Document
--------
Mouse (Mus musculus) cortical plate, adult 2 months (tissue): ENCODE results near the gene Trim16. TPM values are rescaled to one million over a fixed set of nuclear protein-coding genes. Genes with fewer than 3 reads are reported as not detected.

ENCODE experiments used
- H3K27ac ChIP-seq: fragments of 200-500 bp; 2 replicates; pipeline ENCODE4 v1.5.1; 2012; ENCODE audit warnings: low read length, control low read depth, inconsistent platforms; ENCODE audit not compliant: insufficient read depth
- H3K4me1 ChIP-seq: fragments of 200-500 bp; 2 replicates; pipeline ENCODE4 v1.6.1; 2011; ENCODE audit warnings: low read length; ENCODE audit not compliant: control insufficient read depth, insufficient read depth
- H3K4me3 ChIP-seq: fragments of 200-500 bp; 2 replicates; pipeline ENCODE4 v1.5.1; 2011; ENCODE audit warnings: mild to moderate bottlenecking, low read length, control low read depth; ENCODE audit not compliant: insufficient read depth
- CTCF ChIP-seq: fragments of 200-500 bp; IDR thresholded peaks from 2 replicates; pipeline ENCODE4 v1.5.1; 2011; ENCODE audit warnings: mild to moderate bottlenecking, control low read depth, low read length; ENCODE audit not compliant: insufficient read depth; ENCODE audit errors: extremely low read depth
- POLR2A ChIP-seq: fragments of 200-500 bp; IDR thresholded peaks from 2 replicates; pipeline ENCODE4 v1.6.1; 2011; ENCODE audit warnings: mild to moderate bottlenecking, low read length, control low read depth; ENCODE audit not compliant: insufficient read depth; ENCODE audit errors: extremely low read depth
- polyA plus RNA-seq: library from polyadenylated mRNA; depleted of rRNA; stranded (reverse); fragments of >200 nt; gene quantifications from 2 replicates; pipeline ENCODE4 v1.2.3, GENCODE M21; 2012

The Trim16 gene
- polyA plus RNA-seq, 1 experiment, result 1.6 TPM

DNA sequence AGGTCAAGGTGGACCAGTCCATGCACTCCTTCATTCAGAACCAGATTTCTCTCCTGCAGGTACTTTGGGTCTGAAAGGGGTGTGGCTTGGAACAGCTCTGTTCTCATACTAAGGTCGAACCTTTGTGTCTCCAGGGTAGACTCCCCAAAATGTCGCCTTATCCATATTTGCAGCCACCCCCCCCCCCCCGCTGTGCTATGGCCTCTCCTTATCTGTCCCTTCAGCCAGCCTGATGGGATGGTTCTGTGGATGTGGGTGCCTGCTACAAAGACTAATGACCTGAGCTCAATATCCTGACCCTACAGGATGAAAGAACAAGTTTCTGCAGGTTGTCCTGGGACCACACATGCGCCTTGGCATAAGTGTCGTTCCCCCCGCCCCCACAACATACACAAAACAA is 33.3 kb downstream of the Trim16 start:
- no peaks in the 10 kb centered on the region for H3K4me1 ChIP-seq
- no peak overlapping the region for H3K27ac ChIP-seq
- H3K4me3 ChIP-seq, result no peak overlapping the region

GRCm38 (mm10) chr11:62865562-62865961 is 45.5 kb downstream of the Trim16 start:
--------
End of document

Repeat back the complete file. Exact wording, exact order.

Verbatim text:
Mouse (Mus musculus) cortical plate, adult 2 months (tissue): ENCODE results near the gene Trim16. TPM values are rescaled to one million over a fixed set of nuclear protein-coding genes. Genes with fewer than 3 reads are reported as not detected.

ENCODE experiments used
- H3K27ac ChIP-seq: fragments of 200-500 bp; 2 replicates; pipeline ENCODE4 v1.5.1; 2012; ENCODE audit warnings: low read length, control low read depth, inconsistent platforms; ENCODE audit not compliant: insufficient read depth
- H3K4me1 ChIP-seq: fragments of 200-500 bp; 2 replicates; pipeline ENCODE4 v1.6.1; 2011; ENCODE audit warnings: low read length; ENCODE audit not compliant: control insufficient read depth, insufficient read depth
- H3K4me3 ChIP-seq: fragments of 200-500 bp; 2 replicates; pipeline ENCODE4 v1.5.1; 2011; ENCODE audit warnings: mild to moderate bottlenecking, low read length, control low read depth; ENCODE audit not compliant: insufficient read depth
- CTCF ChIP-seq: fragments of 200-500 bp; IDR thresholded peaks from 2 replicates; pipeline ENCODE4 v1.5.1; 2011; ENCODE audit warnings: mild to moderate bottlenecking, control low read depth, low read length; ENCODE audit not compliant: insufficient read depth; ENCODE audit errors: extremely low read depth
- POLR2A ChIP-seq: fragments of 200-500 bp; IDR thresholded peaks from 2 replicates; pipeline ENCODE4 v1.6.1; 2011; ENCODE audit warnings: mild to moderate bottlenecking, low read length, control low read depth; ENCODE audit not compliant: insufficient read depth; ENCODE audit errors: extremely low read depth
- polyA plus RNA-seq: library from polyadenylated mRNA; depleted of rRNA; stranded (reverse); fragments of >200 nt; gene quantifications from 2 replicates; pipeline ENCODE4 v1.2.3, GENCODE M21; 2012

The Trim16 gene
- polyA plus RNA-seq, 1 experiment, result 1.6 TPM

DNA sequence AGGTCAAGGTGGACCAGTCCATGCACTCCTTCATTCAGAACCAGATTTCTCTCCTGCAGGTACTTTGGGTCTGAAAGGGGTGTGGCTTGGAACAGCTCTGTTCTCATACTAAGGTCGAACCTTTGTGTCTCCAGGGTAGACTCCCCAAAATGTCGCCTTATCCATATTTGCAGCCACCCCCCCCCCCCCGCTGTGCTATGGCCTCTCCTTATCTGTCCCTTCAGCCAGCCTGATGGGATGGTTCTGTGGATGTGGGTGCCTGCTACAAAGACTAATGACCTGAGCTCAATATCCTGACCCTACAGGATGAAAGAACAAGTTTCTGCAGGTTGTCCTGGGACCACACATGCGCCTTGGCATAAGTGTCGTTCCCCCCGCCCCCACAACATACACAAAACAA is 33.3 kb downstream of the Trim16 start:
- no peaks in the 10 kb centered on the region for H3K4me1 ChIP-seq
- no peak overlapping the region for H3K27ac ChIP-seq
- H3K4me3 ChIP-seq, result no peak overlapping the region

GRCm38 (mm10) chr11:62865562-62865961 is 45.5 kb downstream of the Trim16 start: